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Rosenberg – Fear And Loathing On Beacon Hill

Beacon Hill Culture Does Not Serve Us Well

Fear of Leadership and a Desire To Be Leadership Rule The Hill

By William Legault


What is courage? Merriam-Webster has a very simple and clean definition. “Mental or moral strength to venture, persevere, to withstand danger, fear, or difficulty.”

How do you define courage within the political world? The same definition applies, but with a qualifier. Political courage means being willing to speak on a matter in a way that you know will be unpopular. A political figure with courage will not only will speak truth to power to the voters, but also to those they serve with, or serve under within the legislative or executive system.

As a Salem City Councillor for three years I had my opportunities to display political courage. There were times when I did, and times when I didn’t. I regret none of the times when I did speak up. I was one of only two councillors who spoke up publicly when the Salem Police overtime scandal hit the news. To this day I believe the whole thing was mismanaged, and the fact that one of the offenders was recently listed again as the top paid cop in town only strengthens that belief. When the first allegations of voter rights issues came to light in 2014 I spoke up publicly and tried to form a council working group to address it immediately. My efforts led to a major disagreement with the Council President, who just wanted it to go away.  It did not go away. There were and are, major racial issues running strong just under he surface in Salem and it would be better to address them sooner rather than later. I should have stood my ground longer and louder, but the support was not there. My efforts failed in magnificent fashion and what we eventually got was last years Sanctuary City election wars. My words and actions surely led to being ostracized by a couple of key voting blocs in the next election cycle.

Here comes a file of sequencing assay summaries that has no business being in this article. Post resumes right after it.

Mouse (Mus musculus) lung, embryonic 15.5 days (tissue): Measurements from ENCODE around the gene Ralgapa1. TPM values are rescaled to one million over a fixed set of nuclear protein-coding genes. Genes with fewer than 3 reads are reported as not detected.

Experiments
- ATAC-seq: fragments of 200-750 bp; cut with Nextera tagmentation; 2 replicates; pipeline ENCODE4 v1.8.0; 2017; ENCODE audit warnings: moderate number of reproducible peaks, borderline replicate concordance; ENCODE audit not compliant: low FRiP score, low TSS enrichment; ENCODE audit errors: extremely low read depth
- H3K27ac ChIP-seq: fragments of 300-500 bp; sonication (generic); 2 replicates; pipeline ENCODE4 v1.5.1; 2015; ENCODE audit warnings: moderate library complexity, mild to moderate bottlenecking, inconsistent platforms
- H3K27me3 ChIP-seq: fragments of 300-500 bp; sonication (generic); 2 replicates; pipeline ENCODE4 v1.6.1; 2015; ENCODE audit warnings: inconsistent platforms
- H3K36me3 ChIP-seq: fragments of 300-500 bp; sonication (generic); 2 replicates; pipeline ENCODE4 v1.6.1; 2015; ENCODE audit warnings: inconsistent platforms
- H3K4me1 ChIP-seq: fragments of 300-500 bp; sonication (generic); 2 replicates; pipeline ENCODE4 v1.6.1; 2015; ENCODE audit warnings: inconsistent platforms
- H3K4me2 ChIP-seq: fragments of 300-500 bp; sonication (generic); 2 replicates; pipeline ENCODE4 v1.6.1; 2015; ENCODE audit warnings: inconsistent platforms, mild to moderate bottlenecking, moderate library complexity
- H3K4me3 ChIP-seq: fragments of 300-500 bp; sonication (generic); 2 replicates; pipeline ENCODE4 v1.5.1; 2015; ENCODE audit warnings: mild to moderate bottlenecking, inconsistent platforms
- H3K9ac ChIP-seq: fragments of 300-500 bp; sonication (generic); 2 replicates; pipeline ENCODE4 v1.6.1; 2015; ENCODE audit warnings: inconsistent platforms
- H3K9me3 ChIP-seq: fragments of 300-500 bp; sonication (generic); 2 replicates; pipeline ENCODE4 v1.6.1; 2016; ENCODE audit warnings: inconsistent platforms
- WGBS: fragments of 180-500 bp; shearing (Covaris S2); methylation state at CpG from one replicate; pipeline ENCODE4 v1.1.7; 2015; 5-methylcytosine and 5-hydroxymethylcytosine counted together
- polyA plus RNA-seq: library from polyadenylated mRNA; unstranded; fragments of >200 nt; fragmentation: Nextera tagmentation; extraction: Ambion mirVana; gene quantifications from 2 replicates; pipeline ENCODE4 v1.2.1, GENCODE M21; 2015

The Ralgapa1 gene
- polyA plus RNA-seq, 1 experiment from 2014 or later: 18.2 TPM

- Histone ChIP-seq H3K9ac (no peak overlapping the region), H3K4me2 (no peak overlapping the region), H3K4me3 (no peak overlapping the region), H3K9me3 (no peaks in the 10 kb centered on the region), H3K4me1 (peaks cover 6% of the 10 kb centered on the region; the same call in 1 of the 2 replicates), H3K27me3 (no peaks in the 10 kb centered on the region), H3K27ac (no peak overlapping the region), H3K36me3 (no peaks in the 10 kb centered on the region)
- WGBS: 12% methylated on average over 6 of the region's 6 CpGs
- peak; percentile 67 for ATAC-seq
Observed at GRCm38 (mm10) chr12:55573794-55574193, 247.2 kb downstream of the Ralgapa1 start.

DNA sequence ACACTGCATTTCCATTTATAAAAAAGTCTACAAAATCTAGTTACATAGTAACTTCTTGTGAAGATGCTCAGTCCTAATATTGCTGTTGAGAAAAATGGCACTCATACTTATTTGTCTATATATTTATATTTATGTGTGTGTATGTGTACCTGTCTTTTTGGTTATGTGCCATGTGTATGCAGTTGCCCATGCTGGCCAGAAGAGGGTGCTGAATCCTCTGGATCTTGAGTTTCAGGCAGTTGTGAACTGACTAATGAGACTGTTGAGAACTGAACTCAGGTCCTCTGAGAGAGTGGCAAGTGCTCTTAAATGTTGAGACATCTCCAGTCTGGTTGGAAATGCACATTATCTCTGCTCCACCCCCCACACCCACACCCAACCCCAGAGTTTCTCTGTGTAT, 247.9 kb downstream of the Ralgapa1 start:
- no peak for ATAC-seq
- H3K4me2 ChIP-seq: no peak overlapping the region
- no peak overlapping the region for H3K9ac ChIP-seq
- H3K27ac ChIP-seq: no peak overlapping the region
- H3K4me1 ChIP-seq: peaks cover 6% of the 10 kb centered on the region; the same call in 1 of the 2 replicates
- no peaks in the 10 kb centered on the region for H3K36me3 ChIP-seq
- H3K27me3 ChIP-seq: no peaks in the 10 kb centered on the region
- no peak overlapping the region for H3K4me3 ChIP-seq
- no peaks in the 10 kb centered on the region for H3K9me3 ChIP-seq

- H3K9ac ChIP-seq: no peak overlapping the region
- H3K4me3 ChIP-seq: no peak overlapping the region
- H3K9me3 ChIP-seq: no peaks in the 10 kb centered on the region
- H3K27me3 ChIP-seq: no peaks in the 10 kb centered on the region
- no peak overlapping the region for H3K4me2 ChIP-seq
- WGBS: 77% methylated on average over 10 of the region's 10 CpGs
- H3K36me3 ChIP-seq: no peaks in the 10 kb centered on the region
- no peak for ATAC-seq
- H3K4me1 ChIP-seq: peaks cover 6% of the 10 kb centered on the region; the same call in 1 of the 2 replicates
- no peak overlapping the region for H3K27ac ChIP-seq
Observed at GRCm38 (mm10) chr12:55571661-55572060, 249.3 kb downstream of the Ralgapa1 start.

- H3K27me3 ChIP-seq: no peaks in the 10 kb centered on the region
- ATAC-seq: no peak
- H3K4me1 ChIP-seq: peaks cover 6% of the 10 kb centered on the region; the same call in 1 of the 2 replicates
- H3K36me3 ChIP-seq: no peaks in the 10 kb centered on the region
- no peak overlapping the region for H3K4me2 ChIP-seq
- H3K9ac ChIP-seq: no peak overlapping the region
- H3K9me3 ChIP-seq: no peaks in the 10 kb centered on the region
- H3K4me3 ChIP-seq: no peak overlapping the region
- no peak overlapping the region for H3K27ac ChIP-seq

There were other times however, when I should have stood and spoken up more loudly on other issues and did not. Our lack of a City-Wide Master Plan was and is a pet issue for me. My plan was to push for it hard if re-elected for a second full term. Obviously I should have pushed for it earlier, but chose not to for political expediency. There were other moments also, when my speaking more loudly would have better served the City. Incidents that foreshadowed some of the recent city clerk issues come to mind. As does a decision on bids for city owned property that in my mind did not serve the best interests of the community.

Over the last year or so we have been inundated with details from the long running sordid tales of Byron Hefner, the spouse of former Senate President Stanley Rosenberg and his criminal behavior on Beacon Hill. I won’t re-hash the details here. It would take up too much space and time.

We have seen no political courage from any of our elected officials at any level. This is troubling. It becomes even more troubling when you realize that none of our state level officials have been heard at all. Where were they when this was all happening? Where are they now? The 37-0 Senate vote the other day to accept Rosenberg’s resignation is just political cowardice of the highest form. This charade of waiting”for all of the facts to come in” is just a clear example of a wet finger held to the wind to see which way it is blowing.

The political machinations that delayed the release of the Senate ethics report until it was too late for a candidates to run for the vacated seat, except by sticker campaign, is a sure sign of political nefariousness propagated again by political cowardice. This just clearly demonstrates the “Go along, get along, or get out” culture that dominates Beacon Hill. This culture does not serve us well, it serves those who serve there, and those who work for them well.

Interim Senate President Harriet L. Chandler should create a special election date to allow real candidates to step and run for the vacated senate seat. Our current state officials should advocate for a special election, after all, Rosenberg was first elected to the senate by special election. The voters of that district, and of the Commonwealth as a whole deserve a fair and free election.

Reach out to Senator Lovely and Representative Tucker, and Senator Bruce Tarr of Ipswich who actually served on the committee that wanted to allow Rosenberg to continue to serve,  to let them know your thoughts.

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